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How to Paint Vine Leaves & Flowers

Bethany DuVall

Vines, leaves and flowers add a detailed, finished look to your decor. Wine cellars, garden rooms and mailboxes offer great opportunities to use this simple decorating trick. Before you start, flip through garden magazines to familiarize yourself with the shapes of leaves and vines. Consider your color scheme.

Different brushes give different effects.

If indoors, hold paint chips next to your walls and furniture to find good combinations. Choose at least two compatible colors for each element of your artwork. For instance, if you decide on yellow flowers, use both cadmium and lemon yellows. For a more dramatic look, pair colors with their opposites such as yellow and violet. The materials you'll need depend on your surface.

Basic Vines and Flowers

  1. Ensure that your painting surface is clean and dry. For walls and ceilings, interior latex paint acts as a primer. For mailboxes and other metal surfaces, use a spray-on primer in a well-ventilated area.

  2. Prepare your palette by squeezing a small amount of each paint color onto it, about the size of a dime. This leaves you room for mixing colors and prevents wasting paint. If you have a large project, you can always add more as you run out.

  3. Always use at least two colors at a time.
  4. Start with the vines. Wet the round brush. Remove excess water. Load the paintbrush with at least two types of green. Do not mix. Test the brush on your palette to ensure the paint flows smoothly without dripping. Add or remove water to the paint as needed. When you are ready, hold the brush loosely and create a wobbly, twisty line for your vine.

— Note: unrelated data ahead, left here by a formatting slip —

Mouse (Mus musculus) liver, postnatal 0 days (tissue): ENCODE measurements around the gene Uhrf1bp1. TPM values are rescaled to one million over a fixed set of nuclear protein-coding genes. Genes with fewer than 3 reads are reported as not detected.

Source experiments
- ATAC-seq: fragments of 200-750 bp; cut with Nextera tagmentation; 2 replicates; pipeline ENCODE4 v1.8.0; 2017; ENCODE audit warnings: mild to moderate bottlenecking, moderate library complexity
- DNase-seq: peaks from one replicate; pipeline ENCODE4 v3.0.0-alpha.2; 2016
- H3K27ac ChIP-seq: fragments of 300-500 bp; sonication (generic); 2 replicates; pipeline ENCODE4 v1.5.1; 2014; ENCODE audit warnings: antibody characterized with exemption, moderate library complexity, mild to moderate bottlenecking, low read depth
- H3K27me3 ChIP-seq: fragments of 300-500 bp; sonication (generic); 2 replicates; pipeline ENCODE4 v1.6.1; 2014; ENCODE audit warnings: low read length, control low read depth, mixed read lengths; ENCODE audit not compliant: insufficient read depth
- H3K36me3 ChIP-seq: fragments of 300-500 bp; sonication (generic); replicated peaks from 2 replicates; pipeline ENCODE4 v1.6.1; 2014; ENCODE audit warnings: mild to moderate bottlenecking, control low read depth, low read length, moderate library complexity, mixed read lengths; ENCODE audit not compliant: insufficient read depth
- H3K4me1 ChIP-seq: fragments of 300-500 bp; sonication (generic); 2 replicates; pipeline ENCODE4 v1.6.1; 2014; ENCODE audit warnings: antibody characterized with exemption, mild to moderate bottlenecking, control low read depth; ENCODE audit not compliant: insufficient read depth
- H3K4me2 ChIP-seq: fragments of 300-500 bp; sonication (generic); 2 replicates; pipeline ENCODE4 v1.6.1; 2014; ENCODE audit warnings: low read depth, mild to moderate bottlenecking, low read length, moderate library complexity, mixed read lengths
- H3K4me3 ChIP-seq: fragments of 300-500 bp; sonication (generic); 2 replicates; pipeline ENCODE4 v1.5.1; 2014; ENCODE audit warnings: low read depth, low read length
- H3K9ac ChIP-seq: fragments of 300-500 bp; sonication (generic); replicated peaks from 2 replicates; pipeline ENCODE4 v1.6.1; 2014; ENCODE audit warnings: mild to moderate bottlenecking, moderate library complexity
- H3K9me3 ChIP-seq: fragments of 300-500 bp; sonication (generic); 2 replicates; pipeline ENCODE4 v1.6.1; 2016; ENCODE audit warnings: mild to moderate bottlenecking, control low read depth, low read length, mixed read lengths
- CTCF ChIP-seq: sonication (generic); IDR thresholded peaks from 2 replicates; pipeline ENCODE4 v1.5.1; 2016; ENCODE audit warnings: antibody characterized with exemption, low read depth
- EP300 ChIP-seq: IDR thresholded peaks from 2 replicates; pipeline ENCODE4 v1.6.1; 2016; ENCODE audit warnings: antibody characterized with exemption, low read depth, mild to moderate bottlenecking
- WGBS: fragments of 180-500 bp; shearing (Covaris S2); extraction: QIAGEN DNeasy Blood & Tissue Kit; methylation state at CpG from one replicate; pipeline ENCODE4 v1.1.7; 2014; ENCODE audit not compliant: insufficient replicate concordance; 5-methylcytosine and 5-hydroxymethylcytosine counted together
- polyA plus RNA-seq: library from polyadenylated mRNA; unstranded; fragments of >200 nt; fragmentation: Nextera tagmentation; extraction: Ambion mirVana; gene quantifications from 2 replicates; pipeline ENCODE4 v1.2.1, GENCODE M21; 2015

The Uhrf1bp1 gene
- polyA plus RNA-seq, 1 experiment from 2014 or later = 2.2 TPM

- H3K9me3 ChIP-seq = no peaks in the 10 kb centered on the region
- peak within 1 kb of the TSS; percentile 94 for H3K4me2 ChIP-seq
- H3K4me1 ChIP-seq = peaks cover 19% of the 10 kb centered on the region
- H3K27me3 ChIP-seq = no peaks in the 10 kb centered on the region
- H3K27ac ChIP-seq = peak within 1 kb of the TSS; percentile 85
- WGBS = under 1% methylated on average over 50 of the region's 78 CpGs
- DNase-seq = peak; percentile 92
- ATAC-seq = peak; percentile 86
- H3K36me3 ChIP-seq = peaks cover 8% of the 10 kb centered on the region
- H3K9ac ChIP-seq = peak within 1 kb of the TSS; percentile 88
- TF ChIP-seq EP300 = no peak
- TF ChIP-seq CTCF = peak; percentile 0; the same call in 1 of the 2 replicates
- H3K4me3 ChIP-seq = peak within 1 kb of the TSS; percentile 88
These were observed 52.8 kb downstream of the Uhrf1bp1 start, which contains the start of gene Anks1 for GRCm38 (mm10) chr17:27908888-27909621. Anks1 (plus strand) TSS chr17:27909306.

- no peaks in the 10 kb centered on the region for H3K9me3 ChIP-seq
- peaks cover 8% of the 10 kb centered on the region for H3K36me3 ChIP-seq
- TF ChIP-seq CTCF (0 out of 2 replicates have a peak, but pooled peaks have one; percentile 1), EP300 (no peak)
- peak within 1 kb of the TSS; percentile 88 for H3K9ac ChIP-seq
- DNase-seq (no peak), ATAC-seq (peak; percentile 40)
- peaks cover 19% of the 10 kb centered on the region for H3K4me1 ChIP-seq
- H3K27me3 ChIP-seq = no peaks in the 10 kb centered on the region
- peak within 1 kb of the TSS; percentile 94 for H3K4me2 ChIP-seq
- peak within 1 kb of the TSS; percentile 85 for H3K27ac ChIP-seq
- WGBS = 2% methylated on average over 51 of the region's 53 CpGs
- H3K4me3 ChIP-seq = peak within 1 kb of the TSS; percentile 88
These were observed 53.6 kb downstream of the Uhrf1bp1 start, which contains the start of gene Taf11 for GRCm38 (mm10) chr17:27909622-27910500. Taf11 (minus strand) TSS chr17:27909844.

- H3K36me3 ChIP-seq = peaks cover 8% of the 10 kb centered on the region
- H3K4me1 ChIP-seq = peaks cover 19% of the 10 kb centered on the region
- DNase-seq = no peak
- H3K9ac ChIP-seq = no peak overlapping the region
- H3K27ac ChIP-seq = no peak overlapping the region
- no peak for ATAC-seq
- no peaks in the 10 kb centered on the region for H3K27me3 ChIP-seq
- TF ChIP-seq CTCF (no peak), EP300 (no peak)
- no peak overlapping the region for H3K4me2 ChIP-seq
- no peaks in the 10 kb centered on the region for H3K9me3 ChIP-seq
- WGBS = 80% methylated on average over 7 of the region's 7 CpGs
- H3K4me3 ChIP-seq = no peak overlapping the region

5. Change to the flat brush for the leaves. Prepare as with the round brush until you get an acceptable proportion of water to paint. Remember to use at least two types of green. Lay the brush flat next to the vine and make a short, curved stroke away from it. This creates one side of the leaf. Flip the brush over. Start at the place and curve the brush in the other direction to make the opposite side of the leaf.

  6. Clean out your flat brush and load it with at least two flower colors. Start at the center of the flower. Lay the brush flat and make a short, curved stroke outward. Do this for each petal.

  7. Seal your outdoor art. For small objects, like mailboxes, use several coats of a clear, spray-on sealant. For larger surfaces, two coats of a brush-on sealant work better. If you want maximum color protection, use an ultra-violet protective sealant.

  8. Tip

    Practice on a sheet of paper until you get the look you want. Vines and leaves don't have to be green. Try blue and white, sienna and blue or yellow and white. You can also mix any of these colors with green to get a more subtle effect. For an old world look, glaze your work with a thin layer of burnt umber. Prepare the glaze by mixing burnt umber and glaze medium or water. For use over oils or enamels, mix burnt umber with linseed oil.


    Always use turpentine and spray sealants in a well-ventilated area to avoid headaches and respiratory irritation.

    Pay careful attention to the lengthy drying times for oil paints and enamels.